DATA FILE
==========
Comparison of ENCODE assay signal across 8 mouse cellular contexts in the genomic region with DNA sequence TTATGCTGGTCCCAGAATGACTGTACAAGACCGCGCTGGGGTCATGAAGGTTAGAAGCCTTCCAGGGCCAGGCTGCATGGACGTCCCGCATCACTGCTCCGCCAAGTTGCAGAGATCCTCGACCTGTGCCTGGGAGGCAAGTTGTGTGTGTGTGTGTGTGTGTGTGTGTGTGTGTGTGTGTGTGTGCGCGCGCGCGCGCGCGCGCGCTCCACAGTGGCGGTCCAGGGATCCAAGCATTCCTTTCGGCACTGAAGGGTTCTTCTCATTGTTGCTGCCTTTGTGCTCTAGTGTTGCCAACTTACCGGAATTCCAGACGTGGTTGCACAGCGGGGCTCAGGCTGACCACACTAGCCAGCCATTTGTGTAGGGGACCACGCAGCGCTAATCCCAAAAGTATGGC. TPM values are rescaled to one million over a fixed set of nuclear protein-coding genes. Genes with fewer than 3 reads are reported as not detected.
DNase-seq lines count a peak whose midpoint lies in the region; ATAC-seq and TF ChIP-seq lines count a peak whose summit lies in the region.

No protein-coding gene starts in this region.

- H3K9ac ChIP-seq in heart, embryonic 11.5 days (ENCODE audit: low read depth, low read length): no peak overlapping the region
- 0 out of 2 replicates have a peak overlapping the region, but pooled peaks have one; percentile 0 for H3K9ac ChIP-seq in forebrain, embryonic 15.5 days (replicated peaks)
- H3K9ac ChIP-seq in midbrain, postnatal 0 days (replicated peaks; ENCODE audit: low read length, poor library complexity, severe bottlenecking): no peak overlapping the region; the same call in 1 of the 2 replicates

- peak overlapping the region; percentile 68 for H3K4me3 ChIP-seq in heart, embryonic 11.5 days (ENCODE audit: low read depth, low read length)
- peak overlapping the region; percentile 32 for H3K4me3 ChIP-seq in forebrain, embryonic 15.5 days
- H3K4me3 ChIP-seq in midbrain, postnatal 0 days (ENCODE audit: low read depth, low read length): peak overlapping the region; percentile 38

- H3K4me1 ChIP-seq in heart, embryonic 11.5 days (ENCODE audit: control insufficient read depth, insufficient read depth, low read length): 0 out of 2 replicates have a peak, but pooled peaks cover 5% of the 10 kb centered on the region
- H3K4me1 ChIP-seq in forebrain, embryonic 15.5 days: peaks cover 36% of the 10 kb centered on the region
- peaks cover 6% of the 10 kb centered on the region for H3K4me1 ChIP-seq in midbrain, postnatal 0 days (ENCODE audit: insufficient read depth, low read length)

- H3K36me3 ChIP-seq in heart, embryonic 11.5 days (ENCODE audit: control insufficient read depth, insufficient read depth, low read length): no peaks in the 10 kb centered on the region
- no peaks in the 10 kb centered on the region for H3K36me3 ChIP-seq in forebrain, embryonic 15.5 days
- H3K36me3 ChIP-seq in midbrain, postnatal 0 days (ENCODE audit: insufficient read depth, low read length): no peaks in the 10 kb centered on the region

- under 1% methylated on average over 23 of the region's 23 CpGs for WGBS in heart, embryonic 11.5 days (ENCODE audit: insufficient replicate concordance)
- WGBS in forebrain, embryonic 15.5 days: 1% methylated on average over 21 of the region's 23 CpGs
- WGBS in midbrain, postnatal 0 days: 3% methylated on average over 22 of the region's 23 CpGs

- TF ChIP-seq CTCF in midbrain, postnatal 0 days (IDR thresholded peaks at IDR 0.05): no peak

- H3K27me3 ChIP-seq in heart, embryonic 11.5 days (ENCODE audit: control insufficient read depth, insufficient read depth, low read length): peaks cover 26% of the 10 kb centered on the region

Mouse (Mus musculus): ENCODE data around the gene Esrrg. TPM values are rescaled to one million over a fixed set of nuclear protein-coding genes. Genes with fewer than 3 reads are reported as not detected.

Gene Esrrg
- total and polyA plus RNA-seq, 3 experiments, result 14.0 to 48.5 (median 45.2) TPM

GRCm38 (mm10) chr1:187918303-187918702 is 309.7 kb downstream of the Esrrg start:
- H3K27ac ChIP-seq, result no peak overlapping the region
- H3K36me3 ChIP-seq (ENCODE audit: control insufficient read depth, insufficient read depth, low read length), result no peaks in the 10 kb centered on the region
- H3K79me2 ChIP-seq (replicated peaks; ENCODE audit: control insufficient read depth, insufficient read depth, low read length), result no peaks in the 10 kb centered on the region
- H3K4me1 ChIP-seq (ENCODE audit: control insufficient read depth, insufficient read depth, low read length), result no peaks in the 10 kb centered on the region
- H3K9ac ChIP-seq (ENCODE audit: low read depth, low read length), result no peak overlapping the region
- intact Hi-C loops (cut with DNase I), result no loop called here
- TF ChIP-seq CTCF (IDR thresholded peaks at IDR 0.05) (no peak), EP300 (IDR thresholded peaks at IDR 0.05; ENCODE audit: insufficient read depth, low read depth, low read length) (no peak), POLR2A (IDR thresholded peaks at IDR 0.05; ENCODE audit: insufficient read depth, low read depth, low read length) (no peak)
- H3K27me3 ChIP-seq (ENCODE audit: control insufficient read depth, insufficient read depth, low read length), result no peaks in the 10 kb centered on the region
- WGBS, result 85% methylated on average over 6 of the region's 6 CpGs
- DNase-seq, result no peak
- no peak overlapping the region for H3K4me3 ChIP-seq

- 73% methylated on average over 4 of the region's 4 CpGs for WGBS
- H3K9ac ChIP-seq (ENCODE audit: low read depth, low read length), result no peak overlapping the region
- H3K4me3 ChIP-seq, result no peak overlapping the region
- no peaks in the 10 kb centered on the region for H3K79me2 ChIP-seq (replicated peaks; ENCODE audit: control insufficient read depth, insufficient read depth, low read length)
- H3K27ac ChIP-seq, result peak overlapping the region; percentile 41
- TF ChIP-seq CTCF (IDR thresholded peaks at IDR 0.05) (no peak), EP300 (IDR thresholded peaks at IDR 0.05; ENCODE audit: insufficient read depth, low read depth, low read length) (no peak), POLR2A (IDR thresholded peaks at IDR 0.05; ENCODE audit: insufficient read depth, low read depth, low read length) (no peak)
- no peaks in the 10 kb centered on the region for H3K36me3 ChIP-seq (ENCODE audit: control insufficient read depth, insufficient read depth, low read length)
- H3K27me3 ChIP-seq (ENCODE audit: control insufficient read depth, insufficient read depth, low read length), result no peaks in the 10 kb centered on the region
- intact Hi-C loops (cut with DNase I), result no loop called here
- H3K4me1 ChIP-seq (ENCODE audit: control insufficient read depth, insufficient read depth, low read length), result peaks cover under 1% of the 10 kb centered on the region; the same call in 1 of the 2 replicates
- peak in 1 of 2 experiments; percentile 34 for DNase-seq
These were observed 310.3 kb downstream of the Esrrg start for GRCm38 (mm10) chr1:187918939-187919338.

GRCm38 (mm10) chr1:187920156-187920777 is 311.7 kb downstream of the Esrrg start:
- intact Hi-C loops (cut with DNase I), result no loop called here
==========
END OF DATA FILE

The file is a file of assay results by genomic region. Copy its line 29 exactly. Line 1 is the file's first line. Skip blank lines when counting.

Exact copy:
- H3K9ac ChIP-seq (ENCODE audit: low read depth, low read length), result no peak overlapping the region